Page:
Sto. Niño, Holy Childhood Day

Sunday, January 17, 2021
Sto. Niño, Holy Childhood Day

First reading: Is. 9:1-6

The people who walked in darkness have seen a great light; upon those who lived in a land of gloom a light has shone. You have brought them abundant joy and great rejoicing; they rejoice before you as people rejoice at harvest, as they exult when dividing the spoils. For the yoke that burdened them, the pole on their shoulder, the rod of their taskmaster, you have smashed, as on the day of Midian. For every boot that tramped in battle, every cloak rolled in blood, will be burned as fuel for fire.

For a child is born to us, a son is given to us; upon his shoulder dominion rests. They name him Wonder-Counselor, God-Hero, Father-Forever, Prince of Peace. His dominion is vast and forever peaceful, upon David’s throne, and over his kingdom, which he confirms and sustains by judgment and justice, both now and forever. The zeal of the LORD of hosts will do this!

Second reading: Eph. 1:3-6,15-18

Blessed be the God and Father of our Lord Jesus Christ, who has blessed us in Christ with every spiritual blessing in the heavens, as he chose us in him, before the foundation of the world, to be holy and without blemish before him. In love he destined us for adoption to himself through Jesus Christ, in accord with the favor of his will, for the praise of the glory of his grace that he granted us in the beloved.

Therefore, I, too, hearing of your faith in the Lord Jesus and of your love for all the holy ones, do not cease giving thanks for you, remembering you in my prayers, that the God of our Lord Jesus Christ, the Father of glory, may give you a spirit of wisdom and revelation resulting in knowledge of him. May the eyes of [your] hearts be enlightened, that you may know what is the hope that belongs to his call, what are the riches of glory in his inheritance among the holy ones.

Gospel: Mk 10:13-16

And people were bringing children to him that he might touch them, but the disciples rebuked them. When Jesus saw this he became indignant and said to them, “Let the children come to me; do not prevent them, for the kingdom of God belongs to such as these. Amen, I say to you, whoever does not accept the kingdom of God like a child will not enter it.” Then he embraced them and blessed them, placing his hands on them.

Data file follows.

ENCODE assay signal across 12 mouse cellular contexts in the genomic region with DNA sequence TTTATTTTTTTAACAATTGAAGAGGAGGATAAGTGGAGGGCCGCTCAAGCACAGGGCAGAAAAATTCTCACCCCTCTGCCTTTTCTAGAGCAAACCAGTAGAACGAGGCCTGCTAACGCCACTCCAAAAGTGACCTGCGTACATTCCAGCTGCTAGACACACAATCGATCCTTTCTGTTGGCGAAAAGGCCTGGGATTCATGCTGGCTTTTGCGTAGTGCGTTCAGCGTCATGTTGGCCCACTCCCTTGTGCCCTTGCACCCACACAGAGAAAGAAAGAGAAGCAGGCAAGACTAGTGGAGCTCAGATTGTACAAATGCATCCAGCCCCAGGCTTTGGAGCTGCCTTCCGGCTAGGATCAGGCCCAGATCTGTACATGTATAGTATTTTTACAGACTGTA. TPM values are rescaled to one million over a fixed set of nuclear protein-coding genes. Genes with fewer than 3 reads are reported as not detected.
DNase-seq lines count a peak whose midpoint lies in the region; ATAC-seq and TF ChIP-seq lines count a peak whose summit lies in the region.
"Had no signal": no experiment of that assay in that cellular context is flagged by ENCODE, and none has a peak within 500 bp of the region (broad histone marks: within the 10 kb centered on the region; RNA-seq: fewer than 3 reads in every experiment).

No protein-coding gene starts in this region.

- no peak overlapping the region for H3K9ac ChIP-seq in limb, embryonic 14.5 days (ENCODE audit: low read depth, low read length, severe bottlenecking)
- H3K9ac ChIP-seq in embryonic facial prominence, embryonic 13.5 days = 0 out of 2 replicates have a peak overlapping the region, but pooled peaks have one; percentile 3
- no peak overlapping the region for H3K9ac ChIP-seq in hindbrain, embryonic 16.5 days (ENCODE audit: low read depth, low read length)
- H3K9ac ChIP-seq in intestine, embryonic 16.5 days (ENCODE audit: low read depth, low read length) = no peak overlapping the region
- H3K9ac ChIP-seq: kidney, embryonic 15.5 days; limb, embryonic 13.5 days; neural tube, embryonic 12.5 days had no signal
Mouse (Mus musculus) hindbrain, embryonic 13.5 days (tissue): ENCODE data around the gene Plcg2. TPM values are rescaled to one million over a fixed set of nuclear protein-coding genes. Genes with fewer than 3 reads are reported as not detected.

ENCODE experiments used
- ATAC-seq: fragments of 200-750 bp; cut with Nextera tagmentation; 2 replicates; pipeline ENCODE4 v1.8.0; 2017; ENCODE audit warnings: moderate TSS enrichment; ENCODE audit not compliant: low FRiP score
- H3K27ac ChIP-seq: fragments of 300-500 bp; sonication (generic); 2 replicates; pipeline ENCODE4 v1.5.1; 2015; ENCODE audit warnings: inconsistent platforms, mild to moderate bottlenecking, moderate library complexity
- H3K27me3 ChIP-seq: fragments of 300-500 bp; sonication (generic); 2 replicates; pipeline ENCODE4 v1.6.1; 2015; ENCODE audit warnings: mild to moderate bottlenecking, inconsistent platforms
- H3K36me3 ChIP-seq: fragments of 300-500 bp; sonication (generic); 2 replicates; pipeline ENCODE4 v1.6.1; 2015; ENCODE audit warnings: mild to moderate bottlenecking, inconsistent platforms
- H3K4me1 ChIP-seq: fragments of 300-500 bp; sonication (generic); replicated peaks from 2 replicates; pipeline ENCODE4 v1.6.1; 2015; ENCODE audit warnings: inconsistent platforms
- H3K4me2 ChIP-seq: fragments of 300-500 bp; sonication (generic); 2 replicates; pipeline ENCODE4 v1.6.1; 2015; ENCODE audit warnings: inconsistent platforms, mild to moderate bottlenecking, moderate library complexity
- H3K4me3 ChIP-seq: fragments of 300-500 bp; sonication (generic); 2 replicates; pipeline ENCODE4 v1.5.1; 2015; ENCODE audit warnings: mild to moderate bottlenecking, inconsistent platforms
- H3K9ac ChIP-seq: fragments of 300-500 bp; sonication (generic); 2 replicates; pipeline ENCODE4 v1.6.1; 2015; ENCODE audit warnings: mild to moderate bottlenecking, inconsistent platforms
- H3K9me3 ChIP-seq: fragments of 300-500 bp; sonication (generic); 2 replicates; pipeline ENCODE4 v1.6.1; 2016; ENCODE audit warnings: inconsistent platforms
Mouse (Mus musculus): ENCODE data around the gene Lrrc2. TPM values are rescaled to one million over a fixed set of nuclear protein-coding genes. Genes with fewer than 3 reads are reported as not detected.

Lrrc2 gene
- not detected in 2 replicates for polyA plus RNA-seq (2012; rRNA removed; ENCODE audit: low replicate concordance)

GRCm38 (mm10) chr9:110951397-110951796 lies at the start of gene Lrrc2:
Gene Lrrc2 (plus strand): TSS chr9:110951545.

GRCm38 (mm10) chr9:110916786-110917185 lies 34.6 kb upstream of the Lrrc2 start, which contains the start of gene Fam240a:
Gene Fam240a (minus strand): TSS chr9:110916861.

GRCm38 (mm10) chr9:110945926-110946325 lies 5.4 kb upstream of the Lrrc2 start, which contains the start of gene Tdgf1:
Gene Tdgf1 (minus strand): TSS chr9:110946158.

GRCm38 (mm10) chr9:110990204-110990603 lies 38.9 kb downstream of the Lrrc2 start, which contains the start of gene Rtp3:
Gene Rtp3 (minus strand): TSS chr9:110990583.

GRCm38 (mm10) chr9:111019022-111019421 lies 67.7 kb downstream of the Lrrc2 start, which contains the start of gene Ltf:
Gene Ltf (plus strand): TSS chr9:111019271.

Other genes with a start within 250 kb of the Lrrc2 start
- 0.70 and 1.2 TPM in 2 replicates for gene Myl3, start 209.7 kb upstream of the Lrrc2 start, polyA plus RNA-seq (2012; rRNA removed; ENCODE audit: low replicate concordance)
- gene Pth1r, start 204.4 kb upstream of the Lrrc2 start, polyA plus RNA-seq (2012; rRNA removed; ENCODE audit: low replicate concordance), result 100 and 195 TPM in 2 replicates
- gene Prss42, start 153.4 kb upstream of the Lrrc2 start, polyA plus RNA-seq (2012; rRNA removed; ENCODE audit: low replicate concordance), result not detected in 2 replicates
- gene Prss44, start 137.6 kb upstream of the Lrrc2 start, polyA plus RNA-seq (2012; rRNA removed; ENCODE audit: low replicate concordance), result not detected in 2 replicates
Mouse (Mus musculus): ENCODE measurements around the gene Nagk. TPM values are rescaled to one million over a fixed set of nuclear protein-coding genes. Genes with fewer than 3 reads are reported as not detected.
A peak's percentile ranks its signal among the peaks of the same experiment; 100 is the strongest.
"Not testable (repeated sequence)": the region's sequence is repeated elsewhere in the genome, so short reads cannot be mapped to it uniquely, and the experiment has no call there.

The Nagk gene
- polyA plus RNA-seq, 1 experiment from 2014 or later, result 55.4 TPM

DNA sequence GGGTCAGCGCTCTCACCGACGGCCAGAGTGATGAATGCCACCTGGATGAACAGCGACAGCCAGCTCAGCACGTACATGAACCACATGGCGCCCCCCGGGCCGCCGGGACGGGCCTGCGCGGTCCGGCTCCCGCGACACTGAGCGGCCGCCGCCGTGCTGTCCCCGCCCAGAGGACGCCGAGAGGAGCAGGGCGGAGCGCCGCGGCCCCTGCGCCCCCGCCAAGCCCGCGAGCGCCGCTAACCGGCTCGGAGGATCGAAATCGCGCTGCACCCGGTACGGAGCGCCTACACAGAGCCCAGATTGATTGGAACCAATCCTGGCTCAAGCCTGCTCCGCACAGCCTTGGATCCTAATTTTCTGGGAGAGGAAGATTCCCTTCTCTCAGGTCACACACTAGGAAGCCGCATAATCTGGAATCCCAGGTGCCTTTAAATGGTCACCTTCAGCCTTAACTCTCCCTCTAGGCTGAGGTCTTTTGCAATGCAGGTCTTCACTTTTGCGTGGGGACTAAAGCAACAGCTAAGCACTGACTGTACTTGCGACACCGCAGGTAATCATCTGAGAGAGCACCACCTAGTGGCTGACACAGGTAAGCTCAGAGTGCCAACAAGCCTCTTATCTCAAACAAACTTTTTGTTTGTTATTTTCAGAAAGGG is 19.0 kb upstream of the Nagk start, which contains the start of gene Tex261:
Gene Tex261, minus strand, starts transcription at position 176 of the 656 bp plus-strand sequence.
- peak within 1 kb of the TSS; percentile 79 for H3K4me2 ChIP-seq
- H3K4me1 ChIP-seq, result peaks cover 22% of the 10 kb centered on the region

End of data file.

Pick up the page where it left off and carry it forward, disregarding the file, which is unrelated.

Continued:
In other words Fr. Raymun J. Festin, SVD (Rome, Italy)

This year’s celebration of the feast of Sto. Niño in the Philippines is of singular religious and historical significance. For the year 2021 marks the 500 years of Christianity in the country, five centuries after Magellan and his ragtag crew laid anchor and waded to our shores in March 1521.

From a religious standpoint, the birth of our Christian Faith coincided with the arrival of the famous image of Sto. Niño in Cebu. It may be said that it was the infant Jesus who brought and planted the seeds of Christianity in our land.

From the historical perspective, the coming of the Sto. Niño to the archipelago also heralded one of the most momentous events in history: the first (eventual) circumnavigation of the world which proved that the Earth is round, thus vindicating the theories of Aristotle, Copernicus, and Galileo.

In his chronicle of Magellan’s voyage around the globe, Antonio Pigafetta of Vicenza writes that the statue of the Sto. Niño was given as a gift to Hara Humamay, the beautiful and regal wife of Rajah Humabon. “The Captain (Magellan) on that occasion (the baptism of Hara Humamay and her retinue of damsels) approved of the gift which I had made to the queen of the image of the infant Jesus… She promised… to keep it with much care,” Pigafetta observes in his account.

Magellan and his crew abused their welcome as guests of Rajah Humabon. Their arrogance and insolence resulted in the famous battle of Mactan, during which the Portuguese captain was killed, and the Europeans suffered a humiliating defeat at the hands of the brave Lapu-Lapu.

The Europeans beat a hasty retreat. Pigafetta, who took part in the battle of Mactan and was wounded, wrote after Magellan’s surviving fighters fled, “Our men see from the ships that the beautiful Cross which they had hoisted on a tree was hurled to the ground and kicked to pieces by the (Cebuanos) with great fury.” That was the tragic beginning of Philippine Christianization.

In the real sense, we Filipinos do not owe our Christian Faith to Magellan and his crew.

We owe it to our mother of faith: the lovely and gentle Hara Humamay (baptized as Juana after the Spanish queen), who kept her promise to take care of the Sto. Niño, despite the treachery and impudence of the European navigators.

She was the first to believe. She was true to her promise. She kept the faith. And that was the first miracle which the Sto. Niño performed in our land.

When the Spanish missionaries returned to our shores in 1598, they found the wooden statue of the Sto. Niño not only unharmed but adorned and venerated by the Cebuanos.

And so, in this 500th year of Filipino Christianity, we express our unsparing thanks to the Sto. Niño, and our most profound devotion to Nanay Hara Humamay, for the gift of the Christian Faith.

We all outgrow our childlike innocence at some point in life. But Jesus never did. He remained gentle, meek, kind, and humble like a child until the end of His earthly life.

“Come to me,” Jesus says, “all you who are weary and burdened, and I will give you rest. Take my yoke upon you and learn from me, for I am gentle and humble in heart, and you will find rest for your souls. For my yoke is easy and my burden is light” (Mt. 11:28-30).

To be meek, gentle, and humble. This is what it means to be a child of God.

Tags: Bible reflection, Witness to the Word